Poem by Laura Tate

May 15, 2023

On my sixtieth birthday

I’m on a phone call with my mother, 
and I can tell she’s been saving up again, 
like jars of old pennies 
disguised as words she’ll throw at me.
This happens when I stir things up 
with my too many questions 
that slip off my tongue like tiny fish,
their soft and slick bodies able to squeeze 
between rocks and rusted metal
at the bottom of worn out rivers.

You have a certain tone, she says.
You think you have all the answers.
But you don’t.

I almost believe her, but it was a question 
asked, not an answer given, 
and sometimes I can not hold back 
my unfollowing of rules, unspoken laws 
guarded with piles of rocks built stronger 
when my father lost his mind to Alzheimer’s 
and finally his life, and then, 
when my mother’s bones 
deceived her and she could no longer 
walk down stairs without pain.

We are managing just fine, she says.

For a time we met halfway 
between her cheap white wine
in a cardboard box and my bottle 
of merlot from Australia.  
We’d stay up past two in the morning 
sharing wine soaked words 
and cheddar cheese on small crackers.  
I liked knowing she drank more than me.  
But that was when my father 
wandered lost in his own house, 
wearing a shirt and no pants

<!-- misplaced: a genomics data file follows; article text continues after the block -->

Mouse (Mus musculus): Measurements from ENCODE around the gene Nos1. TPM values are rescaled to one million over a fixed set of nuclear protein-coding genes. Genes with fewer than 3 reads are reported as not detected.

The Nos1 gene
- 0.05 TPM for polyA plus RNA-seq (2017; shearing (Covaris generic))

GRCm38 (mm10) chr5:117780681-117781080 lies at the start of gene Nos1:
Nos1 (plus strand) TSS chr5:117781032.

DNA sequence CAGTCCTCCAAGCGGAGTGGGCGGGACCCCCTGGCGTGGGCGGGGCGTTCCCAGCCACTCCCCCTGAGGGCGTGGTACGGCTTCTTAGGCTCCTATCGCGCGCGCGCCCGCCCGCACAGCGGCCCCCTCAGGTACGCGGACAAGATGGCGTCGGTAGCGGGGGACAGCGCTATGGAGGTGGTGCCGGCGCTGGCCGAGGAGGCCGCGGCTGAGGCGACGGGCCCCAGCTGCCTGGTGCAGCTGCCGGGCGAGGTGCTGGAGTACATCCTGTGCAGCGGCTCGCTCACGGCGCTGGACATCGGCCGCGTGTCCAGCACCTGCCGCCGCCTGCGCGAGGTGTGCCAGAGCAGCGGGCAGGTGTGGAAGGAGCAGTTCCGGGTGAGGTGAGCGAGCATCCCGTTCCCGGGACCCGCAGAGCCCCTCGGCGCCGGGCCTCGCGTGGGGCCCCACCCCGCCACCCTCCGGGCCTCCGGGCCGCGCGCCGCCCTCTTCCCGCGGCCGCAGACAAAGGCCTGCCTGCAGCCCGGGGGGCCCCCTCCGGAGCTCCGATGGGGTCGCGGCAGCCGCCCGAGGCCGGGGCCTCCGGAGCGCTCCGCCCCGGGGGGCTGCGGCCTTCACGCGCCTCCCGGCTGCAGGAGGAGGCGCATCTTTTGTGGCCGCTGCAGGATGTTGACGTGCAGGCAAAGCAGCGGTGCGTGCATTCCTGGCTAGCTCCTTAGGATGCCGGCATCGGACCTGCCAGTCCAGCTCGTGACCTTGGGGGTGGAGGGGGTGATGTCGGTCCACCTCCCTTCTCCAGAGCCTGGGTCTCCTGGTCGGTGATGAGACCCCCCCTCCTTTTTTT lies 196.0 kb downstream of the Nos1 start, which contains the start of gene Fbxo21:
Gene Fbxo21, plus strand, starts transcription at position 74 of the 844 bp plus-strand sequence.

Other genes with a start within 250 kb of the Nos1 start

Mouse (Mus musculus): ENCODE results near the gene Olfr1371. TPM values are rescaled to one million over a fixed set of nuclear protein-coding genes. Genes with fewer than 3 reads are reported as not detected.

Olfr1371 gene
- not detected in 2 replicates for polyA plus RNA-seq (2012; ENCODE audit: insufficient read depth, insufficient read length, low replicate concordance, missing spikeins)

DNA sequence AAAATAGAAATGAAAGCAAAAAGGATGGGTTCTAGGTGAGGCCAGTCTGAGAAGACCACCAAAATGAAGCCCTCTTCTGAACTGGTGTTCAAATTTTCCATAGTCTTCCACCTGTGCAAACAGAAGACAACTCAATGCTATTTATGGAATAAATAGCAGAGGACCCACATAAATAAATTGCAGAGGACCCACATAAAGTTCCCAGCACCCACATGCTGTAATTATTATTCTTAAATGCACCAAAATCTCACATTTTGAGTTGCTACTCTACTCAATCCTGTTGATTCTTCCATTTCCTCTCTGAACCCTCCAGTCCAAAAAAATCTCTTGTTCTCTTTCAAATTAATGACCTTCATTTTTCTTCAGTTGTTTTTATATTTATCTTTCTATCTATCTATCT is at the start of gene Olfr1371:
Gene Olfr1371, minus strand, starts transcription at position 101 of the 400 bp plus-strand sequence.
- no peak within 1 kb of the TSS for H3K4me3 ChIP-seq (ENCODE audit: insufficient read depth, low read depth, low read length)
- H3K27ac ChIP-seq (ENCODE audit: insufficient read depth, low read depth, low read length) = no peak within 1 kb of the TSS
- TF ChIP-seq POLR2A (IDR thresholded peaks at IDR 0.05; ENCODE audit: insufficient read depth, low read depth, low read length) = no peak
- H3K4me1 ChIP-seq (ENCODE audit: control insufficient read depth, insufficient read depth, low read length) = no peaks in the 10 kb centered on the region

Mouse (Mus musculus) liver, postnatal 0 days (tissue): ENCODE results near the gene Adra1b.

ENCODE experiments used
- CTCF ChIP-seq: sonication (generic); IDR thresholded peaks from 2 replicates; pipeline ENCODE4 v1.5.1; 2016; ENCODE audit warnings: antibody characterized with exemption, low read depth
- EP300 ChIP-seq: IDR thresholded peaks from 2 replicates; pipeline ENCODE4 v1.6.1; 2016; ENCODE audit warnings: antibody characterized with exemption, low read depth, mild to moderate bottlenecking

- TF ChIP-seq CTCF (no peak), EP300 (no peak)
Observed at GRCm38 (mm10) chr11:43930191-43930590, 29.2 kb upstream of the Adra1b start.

or pants and no shirt, shaking 
his finger in my mother’s face
because there was no more 
strawberry ice cream 
and every day he accused her 
of new crimes, so when he finally 
went to sleep, 
we were momentarily happy.  

When people ask me how I am
I say I’m doing better, my mother would say.
Better than how it will be later on.

It’s almost five years since he left us,
and five years since my last glass of wine.  
Sometimes it isn’t easy being sober
or accepting the things I cannot change,
so today I’ll write a list of words 
I’m not allowed to say,

And when I’ve filled up a page, 
I’ll rip it into tiny pieces 
and feed them to a fast river
where rusted metal clings to muddy banks
and small fish linger 
amongst silent stones.

About Laura Tate

Laura Tate’s poetry has appeared or is forthcoming in Halfway Down the Stairs, Anti-Heroin Chic, Allegro Magazine, The Stray Branch, and Mobius. She was an elementary school teacher in central New York. Now she’s a retired grandmother in Virginia.

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